Our biggest challenge is volunteer fatigue. Our community development has been very successful over the last 20 years or so but the community is tiny (66 residents) and it tends to be the same folk stepping up to the mark to ensure everything we’ve built keeps going. People are also very quick to judge if an event is not as popular as we thought it might be but if people don’t make the effort and get involved then we will lose momentum. Marketing and advertising gigs is never easy and requires a huge amount of resources and effort.

What do you hope for a performer to take away after having performed at your venue? 

Easdale Island hall is magical. The island and venue have an interesting history and the hall’s design is unique. It has great acoustics and even the journey to get here is unusual. The hall provides every performer with a very intimate interaction with their audience

Give us a local must see/do/dining tip for any visiting performer or audience?

Well as I own The Puffer Bar & Restaurant on the island I’m a little biased but would definitely recommend a pint in the Puffer Bar either before or after the show. We serve the finest local seafood too so dinner is always good. Just remember to book as its always busy especially on event nights. If its a nice day bring your swimming gear and head round the back of the island to the flooded pools which were once slate quarries. Perfect on a hot day!

Give us a little known pop fact about your venue / area / living rurally 🙂

Easdale is the centre of the universe! No matter where you go in the world you always seem to meet someone who knows someone from Easdale, used to live there or has some connection to the island. We also host the World Stone Skimming Championships!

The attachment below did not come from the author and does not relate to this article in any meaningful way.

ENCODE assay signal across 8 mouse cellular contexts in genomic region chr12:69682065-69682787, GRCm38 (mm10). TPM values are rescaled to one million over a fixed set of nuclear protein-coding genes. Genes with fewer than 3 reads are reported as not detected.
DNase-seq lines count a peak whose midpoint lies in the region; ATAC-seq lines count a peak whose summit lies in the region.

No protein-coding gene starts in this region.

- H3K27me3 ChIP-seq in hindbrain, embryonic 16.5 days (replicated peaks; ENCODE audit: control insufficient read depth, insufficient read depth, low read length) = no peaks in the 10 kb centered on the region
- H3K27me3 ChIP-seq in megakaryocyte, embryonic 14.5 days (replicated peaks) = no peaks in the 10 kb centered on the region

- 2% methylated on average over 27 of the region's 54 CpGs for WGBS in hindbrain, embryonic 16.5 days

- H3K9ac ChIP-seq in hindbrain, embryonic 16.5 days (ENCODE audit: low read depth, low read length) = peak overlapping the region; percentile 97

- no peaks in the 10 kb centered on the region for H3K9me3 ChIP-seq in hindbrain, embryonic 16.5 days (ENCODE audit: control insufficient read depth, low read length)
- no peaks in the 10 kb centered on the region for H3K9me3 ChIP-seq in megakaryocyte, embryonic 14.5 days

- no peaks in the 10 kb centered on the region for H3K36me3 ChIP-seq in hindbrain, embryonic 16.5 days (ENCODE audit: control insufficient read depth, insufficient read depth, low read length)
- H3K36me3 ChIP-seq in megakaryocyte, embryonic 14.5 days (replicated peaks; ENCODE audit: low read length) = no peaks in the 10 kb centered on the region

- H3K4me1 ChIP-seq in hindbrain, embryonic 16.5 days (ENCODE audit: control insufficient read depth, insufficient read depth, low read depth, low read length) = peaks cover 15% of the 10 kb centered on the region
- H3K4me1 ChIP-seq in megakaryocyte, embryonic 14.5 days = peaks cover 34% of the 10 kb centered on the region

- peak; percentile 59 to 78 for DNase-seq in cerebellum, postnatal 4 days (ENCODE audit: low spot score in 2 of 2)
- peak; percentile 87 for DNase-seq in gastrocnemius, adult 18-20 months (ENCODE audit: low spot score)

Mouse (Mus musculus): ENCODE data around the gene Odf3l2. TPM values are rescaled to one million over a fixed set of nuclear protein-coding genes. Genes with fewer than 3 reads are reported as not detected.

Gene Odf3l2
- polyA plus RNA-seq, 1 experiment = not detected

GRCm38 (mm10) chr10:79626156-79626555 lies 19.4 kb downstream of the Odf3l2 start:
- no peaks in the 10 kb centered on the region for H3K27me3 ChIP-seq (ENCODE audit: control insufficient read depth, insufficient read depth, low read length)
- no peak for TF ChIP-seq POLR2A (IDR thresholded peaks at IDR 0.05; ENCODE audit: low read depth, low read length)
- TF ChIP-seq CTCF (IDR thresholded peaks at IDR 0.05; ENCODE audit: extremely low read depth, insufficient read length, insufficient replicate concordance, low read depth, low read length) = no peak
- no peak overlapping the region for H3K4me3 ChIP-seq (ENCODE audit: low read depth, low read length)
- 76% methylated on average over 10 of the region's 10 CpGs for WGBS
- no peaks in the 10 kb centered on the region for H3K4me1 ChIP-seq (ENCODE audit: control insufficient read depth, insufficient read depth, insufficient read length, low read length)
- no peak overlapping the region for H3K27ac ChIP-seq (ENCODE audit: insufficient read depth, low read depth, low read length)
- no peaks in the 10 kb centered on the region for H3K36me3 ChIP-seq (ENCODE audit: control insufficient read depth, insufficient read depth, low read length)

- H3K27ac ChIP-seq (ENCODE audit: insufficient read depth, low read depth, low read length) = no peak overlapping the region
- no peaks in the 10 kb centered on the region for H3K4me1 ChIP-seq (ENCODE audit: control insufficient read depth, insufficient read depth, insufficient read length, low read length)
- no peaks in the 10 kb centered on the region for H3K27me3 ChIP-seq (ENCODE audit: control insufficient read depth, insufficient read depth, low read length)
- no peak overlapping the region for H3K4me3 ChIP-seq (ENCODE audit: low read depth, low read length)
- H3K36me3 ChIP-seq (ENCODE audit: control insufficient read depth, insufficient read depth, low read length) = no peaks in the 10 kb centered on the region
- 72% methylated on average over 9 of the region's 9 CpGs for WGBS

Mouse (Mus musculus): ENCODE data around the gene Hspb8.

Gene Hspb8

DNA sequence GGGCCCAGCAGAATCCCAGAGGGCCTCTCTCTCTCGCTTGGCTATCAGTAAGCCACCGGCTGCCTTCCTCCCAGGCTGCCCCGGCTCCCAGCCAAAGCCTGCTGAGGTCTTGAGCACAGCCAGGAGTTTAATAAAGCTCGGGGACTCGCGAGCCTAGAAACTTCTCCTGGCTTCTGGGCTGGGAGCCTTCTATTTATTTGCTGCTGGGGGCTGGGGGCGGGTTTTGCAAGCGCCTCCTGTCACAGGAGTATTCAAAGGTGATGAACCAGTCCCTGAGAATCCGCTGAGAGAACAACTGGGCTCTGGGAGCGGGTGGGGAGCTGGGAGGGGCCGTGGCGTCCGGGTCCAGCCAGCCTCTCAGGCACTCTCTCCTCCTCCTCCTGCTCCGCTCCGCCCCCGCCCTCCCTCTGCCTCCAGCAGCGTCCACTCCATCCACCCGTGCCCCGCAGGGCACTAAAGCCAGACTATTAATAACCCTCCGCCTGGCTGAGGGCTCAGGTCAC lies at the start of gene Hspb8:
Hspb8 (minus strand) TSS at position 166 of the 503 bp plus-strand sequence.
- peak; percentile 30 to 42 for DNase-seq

Tell us, how do you advertise performances to your audiences? 

Posters distributed locally, Oban FM, Oban Times, website and mailchimp, Social media – facebook and twitter

What’s your favourite venue to see a performance in and why (outside of your own)? 

I love going to the Hydro in Glasgow.

If you could programme anyone in the world, sky’s the limit. Who would it be and why? 

​ RUSH because they are just amazing live!​

Finally, tell us your #epicstagestory* 

For me getting Peatbog Faeries here last year was a personal achievement. Our programme of events has always run from Easter to end of September but we took the decision at the beginning of last year to try and extend into October. I happened to see Peatbogs were touring in October and thought what the heck and contacted their management. When I asked about fees I was pretty sure they would be out of our price range (our capacity is only 150) and I was right. Not only that we also couldn’t meet their lighting spec which is such a major part of their show. Despite all this the guys were really keen to come and play here so we were able to strike a deal with them. The gig sold out completely and it was fantastic. The hall was bouncing and it was a really good bit of publicity for the community. For me it shows despite our size and location our wee venue does have enormous appeal to both artists and audiences. You just have to go for it!